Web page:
7/22: Lecture, Exhibit & Installation “Case Histories” and “Out Here Death Is No Big Deal” at Santa Fe Art Institute

July 22, 2016


Tonight at the Santa Fe Art Institute 140  I will be presenting my project OUT HERE DEATH IS NO BIG DEAL with an artist talk about “Fieldwork,” and a collaborative exhibition/installation of work called CASE HISTORIES with artist Matthew Contos of Contos+Wikswo.

To learn more about this project, read my essay in Guernica and interview in Hyperallergic.

1600 St. Michael’s Drive / Santa Fe University of Art and Design Campus
Immigration / Emigration SFAI140
Interactive Installations, 20 Inspiring Talks, & Celebration

6:00-7:00PM Installations & Food Trucks
7:00-8:30PM Performance & SFAI 140 Presentations
8:30-9:30PM Music, Drinks, & Celebration

Join us as we celebrate and reflect on the work done during our Immigration / Emigration theme with an evening of ideas, art, creativity, food, and community. SFAI140 is an event unlike any other: 1 night, 20 inspiring talks, 140 seconds each. With twenty speakers in one evening, the energy and ideas shared are electric. Join us as all of our SFAI140 presenters respond to our current theme of Immigration / Emigration.

Artist Statement:

My project OUT HERE DEATH IS NO BIG DEAL addresses gender violence and femicide in the US-Mexico borderlands. Of indigenous and refugee immigrant women who are disproportionately targeted by the legacies of colonialist sexual exploitation and genocide.

Just under the surface of the earth are the uneasy bodies of murdered women and girls. Our bodies and spirits were consumed by human predators. The Vulture invokes the endurance and fierceness of survivors – as vulture, we bear witness at sites where we were violently taught that our lives are worth less than those of men. We return to crime scenes as activists, as antidotes to paralysis and passivity. The thirst for justice is a path beyond survival. We are a gathering of everyday people protesting society’s bigoted betrayal of our lives.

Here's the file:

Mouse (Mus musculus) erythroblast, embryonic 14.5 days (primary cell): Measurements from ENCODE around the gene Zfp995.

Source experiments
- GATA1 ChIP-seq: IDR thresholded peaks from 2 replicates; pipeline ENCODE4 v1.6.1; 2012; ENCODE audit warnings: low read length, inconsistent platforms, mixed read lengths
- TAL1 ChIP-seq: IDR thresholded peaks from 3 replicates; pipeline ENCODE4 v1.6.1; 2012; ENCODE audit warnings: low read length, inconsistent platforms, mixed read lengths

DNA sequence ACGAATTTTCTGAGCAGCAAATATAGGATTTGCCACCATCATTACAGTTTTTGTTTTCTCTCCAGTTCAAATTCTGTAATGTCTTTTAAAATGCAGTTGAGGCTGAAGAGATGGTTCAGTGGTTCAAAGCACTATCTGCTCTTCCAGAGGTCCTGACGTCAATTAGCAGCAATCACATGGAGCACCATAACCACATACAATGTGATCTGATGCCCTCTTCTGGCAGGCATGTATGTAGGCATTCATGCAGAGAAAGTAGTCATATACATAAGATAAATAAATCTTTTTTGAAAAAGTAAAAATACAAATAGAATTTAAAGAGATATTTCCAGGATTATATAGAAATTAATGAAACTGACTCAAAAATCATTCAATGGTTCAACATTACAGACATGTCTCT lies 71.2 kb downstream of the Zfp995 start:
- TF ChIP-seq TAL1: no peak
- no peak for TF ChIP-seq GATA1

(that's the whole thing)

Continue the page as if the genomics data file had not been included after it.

As vulture, we pound on the soil. We open up the secrets and lies. We disturb the dirt in which they tried to bury us. 

We create rituals of visibility and protest: rebellion and anger, justice and healing, calling attention to the crimes against us and resurrecting the lives of our dead.

To survive gender violence, women quickly become immigrants and refugees. I was a gender rights fieldworker for twenty years. Countless of my friends and allies were beaten, raped, murdered, dumped.

I was kidnapped and raped. To flee the perpetrators, I became a refugee in my own country. I fled through six states and found shelter in a pueblo outside Española.

Like others, I fled for my life through a nation filled with millions of untested rape kits. Millions of unprosecuted perpetrators. A justice system that provided no justice. Amidst brave, powerful women whose broken ribs, battered bodies, shattered skulls sheltered the youngest refugees – newborns. Through an everyday war against women that begins at birth and ends at death.

Put your hand on your abdomen. Do you feel a hole there? It’s your belly button. You came out of a woman’s body. Statistically, her body has or will experience gender violence. The violence permitted against women’s bodies is not a female crisis – it’s a human crisis.

Put your hand back on that hole. It is a hole in our conscience as a species, and also the origin of human existence. Becoming human is painful, terrifying, and a courageous act of reaching for the sublime. And out of this hole can come healing, solidarity, social change, and respect for all life, including the lives of women.

If you’d like to participate in my project, please let me know. q at quintanwikswo dot com.

Thank you